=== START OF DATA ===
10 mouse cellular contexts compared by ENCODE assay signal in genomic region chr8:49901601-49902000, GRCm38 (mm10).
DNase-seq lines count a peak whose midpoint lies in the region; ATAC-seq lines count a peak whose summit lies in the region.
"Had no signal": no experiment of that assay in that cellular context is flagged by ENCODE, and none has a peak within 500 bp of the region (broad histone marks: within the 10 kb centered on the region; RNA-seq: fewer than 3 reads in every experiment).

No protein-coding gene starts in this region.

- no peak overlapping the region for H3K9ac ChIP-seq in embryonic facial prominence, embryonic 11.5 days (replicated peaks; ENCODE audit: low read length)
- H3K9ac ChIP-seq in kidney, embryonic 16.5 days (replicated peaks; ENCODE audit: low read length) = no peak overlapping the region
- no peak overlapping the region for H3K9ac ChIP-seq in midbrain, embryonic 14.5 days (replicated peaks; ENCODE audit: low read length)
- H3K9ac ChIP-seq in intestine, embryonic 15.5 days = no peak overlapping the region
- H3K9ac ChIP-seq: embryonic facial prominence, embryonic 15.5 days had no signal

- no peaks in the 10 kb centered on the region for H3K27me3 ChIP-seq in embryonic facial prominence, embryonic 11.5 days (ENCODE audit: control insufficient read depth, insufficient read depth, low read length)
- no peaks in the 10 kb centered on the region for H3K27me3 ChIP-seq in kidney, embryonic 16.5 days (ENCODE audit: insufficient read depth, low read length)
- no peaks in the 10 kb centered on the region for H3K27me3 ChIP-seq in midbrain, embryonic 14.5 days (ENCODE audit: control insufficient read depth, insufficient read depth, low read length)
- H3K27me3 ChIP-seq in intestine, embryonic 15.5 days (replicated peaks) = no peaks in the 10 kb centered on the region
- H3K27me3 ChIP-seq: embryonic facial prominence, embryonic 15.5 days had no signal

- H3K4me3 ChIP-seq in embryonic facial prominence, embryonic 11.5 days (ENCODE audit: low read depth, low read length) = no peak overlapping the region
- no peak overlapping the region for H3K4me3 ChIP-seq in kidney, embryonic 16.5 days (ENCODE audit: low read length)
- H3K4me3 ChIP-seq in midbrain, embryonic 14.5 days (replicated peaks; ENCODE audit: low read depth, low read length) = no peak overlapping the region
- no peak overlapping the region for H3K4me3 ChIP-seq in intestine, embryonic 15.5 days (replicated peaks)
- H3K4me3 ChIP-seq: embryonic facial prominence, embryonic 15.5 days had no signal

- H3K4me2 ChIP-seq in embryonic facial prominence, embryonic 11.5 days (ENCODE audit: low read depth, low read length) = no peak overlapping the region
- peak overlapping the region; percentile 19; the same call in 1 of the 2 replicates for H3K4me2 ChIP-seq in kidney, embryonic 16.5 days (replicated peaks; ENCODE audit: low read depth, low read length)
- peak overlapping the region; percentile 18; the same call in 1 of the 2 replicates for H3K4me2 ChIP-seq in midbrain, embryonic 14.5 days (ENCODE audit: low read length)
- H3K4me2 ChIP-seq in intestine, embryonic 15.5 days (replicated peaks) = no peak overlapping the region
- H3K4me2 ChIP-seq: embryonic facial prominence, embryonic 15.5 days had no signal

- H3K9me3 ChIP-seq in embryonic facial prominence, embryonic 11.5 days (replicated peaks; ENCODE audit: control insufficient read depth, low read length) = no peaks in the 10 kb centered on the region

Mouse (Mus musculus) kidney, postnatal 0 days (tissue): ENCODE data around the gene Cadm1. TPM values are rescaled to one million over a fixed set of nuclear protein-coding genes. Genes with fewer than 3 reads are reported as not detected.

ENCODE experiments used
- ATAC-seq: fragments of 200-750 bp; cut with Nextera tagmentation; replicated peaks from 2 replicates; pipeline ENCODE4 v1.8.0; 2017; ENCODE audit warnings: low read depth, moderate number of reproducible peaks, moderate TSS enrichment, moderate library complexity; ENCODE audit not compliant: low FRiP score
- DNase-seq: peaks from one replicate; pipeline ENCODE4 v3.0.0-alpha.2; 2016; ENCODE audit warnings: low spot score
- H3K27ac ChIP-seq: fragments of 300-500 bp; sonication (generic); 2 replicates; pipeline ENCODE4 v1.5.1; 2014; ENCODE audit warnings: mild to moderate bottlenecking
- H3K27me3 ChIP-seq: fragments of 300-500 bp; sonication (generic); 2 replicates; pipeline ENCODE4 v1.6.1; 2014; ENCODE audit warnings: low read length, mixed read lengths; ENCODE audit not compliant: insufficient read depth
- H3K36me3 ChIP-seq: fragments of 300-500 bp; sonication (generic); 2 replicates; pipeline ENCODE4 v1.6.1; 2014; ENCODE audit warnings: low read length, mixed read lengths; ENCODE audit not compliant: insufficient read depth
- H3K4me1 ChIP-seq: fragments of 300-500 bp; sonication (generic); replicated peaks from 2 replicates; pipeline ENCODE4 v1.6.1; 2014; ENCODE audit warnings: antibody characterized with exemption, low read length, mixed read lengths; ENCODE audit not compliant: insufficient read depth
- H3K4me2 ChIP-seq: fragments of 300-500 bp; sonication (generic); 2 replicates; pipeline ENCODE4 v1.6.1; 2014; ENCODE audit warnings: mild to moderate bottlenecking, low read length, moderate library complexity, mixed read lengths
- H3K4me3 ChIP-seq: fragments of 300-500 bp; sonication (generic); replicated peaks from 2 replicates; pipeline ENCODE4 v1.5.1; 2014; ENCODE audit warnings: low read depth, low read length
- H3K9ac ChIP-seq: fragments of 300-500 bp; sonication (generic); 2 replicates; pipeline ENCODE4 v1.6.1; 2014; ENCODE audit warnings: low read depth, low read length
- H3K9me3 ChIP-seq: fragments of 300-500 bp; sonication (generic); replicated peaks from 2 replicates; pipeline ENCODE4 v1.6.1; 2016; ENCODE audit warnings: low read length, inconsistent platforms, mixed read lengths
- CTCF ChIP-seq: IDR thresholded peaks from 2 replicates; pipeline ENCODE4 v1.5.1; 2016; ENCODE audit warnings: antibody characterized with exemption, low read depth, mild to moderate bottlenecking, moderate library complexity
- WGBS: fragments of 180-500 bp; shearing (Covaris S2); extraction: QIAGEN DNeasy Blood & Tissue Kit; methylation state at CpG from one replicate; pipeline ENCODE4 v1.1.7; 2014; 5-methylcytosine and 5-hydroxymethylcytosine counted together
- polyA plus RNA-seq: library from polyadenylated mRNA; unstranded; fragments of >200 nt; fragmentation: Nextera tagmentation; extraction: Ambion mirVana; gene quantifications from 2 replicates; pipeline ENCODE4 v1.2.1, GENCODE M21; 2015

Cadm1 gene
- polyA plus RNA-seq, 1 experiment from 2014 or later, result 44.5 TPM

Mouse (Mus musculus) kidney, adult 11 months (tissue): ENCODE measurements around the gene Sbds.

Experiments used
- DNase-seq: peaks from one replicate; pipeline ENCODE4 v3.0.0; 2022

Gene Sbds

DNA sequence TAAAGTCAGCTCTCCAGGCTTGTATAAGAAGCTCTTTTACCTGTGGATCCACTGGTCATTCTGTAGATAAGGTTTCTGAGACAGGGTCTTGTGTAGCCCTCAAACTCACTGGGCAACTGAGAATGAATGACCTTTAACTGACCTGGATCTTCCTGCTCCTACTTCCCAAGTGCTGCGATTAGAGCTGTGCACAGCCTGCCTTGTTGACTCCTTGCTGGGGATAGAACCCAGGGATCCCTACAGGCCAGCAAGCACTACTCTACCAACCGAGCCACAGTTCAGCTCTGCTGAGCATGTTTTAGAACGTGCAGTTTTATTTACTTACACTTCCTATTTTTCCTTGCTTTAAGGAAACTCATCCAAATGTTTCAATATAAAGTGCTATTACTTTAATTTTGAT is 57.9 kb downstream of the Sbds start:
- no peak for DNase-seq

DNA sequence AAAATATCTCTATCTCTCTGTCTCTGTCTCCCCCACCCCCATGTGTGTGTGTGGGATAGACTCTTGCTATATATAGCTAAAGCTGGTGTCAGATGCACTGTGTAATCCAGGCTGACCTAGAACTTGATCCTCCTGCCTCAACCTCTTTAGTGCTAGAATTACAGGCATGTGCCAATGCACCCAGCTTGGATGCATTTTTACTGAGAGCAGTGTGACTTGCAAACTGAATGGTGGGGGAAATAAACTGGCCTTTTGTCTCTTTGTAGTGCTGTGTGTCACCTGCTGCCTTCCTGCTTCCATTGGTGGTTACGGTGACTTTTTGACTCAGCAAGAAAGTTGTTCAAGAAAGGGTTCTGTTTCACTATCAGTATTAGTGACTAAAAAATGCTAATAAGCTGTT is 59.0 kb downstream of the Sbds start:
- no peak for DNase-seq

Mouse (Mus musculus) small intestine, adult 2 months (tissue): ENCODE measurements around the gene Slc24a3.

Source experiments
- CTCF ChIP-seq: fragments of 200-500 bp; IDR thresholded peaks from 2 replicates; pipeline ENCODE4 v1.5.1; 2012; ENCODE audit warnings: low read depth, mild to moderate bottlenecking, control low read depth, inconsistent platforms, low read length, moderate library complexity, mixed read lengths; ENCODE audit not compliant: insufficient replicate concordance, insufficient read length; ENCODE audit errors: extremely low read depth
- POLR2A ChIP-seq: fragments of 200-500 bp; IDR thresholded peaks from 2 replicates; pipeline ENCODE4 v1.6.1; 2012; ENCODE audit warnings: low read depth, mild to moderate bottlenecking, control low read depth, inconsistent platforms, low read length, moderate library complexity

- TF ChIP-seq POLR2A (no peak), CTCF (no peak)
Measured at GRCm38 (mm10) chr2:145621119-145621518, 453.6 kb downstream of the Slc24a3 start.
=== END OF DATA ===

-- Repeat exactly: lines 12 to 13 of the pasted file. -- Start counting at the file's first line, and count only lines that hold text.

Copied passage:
- no peaks in the 10 kb centered on the region for H3K27me3 ChIP-seq in midbrain, embryonic 14.5 days (ENCODE audit: control insufficient read depth, insufficient read depth, low read length)
- H3K27me3 ChIP-seq in intestine, embryonic 15.5 days (replicated peaks) = no peaks in the 10 kb centered on the region